An even more dramatic transformation appears in "The New $967 Kitchen." The "before" kitchen is completely devoid of personality, with its stock cabinets, white laminate counters, and beige vinyl flooring. The owner actually did move a couple of fixtures in this remodel, switching the locations of the sink and dishwasher so that the sink would be under the window—and so that the doors of the oven and dishwasher would no longer interfere with each other. The biggest transformation, however, was made with color. The oak cabinets were refinished in a darker shade and outfitted with oversized stainless-steel hardware; a mosaic-tile backsplash was added in multiple shades of green; new counters edged in stainless steel added a modern look. The homeowners also tucked a couple of shelves under the breakfast bar to store the microwave and other appliances, freeing up much-needed counter space. The homeowners are still saving up for new appliances, but even with their old ones, the kitchen now looks colorful and contemporary rather than beige-on-beige.

The final kitchen remodel, done on a $935 budget, is interesting because the homeowners took a different approach from most: rather than trying to remove "dated" features, like scalloped trim on the upper cabinets, they aimed to "highlight" them with fresh paint and the ubiquitous open shelving. The original kitchen was an undifferentiated white, from cabinets to vinyl flooring; the owners spent the better part of three months scraping up the multiple layers of vinyl to expose and refinish the hardwood underneath. They removed the upper cabinet doors, replaced the lower ones with a dark fabric, and painted the walls a bright robin's-egg blue. The now-exposed interiors of the upper cabinets got a color makeover as well, with patterned contact paper, and the countertops were refinished in black. They also added new hardware and a new faucet, and a butcher-block island from IKEA added more counter space. (The article lists the cost as less than $50, but the price of the same island at the IKEA website is now $400, so the homeowners must have scored a fantastic deal. Unfortunately, the article doesn't explain how they pulled this particular rabbit out of the hat.)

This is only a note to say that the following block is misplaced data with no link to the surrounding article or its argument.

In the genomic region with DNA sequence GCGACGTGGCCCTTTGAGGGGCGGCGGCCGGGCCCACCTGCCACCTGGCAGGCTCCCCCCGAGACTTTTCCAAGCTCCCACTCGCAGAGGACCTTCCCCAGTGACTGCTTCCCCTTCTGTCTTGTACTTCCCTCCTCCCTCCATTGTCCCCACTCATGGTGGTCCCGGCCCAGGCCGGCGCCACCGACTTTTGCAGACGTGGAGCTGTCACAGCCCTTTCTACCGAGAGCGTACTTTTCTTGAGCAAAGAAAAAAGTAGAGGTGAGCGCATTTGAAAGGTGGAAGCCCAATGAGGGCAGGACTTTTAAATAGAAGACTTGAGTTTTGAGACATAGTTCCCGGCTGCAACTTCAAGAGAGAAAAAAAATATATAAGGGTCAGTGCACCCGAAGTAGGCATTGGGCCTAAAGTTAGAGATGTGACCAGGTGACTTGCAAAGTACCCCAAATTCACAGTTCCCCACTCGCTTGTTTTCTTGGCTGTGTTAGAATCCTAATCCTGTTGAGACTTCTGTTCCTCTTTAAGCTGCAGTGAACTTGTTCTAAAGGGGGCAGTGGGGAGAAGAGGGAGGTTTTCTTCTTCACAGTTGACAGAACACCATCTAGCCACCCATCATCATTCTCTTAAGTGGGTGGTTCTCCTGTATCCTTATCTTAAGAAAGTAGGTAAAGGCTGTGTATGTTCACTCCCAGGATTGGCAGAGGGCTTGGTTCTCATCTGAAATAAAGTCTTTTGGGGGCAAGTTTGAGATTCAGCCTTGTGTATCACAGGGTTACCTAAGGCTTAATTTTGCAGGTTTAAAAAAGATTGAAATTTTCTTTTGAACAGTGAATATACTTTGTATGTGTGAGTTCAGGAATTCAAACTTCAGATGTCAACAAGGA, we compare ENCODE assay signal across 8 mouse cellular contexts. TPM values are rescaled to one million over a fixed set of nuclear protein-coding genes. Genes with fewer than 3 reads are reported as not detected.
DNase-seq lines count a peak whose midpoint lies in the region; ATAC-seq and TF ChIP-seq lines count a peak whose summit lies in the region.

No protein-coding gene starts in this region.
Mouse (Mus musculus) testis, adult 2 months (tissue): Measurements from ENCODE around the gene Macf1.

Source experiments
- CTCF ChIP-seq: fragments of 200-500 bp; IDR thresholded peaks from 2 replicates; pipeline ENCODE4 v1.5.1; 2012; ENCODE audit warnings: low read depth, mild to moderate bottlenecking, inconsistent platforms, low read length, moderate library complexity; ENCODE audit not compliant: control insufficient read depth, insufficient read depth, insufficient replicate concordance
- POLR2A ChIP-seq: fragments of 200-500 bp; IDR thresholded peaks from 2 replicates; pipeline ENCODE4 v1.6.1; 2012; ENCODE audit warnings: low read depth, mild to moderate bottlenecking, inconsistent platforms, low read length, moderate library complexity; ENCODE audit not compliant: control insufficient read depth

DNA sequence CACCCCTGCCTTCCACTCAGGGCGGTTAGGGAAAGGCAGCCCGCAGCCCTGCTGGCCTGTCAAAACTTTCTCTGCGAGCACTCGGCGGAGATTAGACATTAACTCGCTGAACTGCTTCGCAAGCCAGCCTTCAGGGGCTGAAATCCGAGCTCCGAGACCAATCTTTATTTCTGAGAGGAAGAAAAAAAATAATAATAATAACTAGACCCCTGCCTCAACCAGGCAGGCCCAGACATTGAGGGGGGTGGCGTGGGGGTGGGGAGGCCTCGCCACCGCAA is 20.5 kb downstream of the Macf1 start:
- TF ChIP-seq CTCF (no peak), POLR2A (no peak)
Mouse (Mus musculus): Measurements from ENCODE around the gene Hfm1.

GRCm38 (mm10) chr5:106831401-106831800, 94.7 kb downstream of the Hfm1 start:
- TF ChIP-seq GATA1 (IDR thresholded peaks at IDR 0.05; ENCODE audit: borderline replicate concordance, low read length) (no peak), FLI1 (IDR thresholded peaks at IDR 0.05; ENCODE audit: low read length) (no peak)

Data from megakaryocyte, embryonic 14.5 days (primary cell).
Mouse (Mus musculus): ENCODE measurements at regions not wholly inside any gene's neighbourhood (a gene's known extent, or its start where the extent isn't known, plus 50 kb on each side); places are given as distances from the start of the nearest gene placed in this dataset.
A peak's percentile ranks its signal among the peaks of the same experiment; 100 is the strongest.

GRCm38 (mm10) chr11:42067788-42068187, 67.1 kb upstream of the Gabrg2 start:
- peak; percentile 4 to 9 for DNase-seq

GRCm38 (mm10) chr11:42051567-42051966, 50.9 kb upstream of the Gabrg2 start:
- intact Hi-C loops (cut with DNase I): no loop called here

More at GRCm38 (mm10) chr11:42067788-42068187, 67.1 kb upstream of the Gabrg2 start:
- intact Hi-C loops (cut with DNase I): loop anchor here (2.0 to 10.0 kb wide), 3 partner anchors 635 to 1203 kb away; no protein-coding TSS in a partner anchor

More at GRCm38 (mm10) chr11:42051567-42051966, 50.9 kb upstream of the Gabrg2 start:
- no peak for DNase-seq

All this has got me thinking about whether it might be possible to spruce up our kitchen on a similarly slim budget. We don't want to make any big changes, but I would like to replace the hideous old laminate counters with their metal edging that seems specially designed to trap dirt. When I first started thinking about this two years ago, my plan was to re-laminate them, but Brian's parents talked him out of it, saying that this is a huge hassle of a job that's almost impossible to do neatly. However, when I priced out new laminate countertops using the estimator tool at HomeDepot.com, I found that replacing them completely would cost nearly $700 (including installation). They wouldn't break the bank, but they wouldn't win us any budget-remodeling prizes, either. So now I'm wondering whether we should be considering other DIY options. Installing ceramic tile right over the existing laminate would avoid the problem of creating waste by ripping out the old counters, but according to this article, it would probably cost more than the new laminate counters. Creating a new concrete counter, the latest trendy option, would be equally expensive and take even longer. And the cheapest option, painting over the whole thing with a stone-look paint, wouldn't work on our old-fashioned counters because of the stupid metal strips. So a true budget remodel—even a cosmetic one—may be out of our reach. Unless there's some solution I'm overlooking....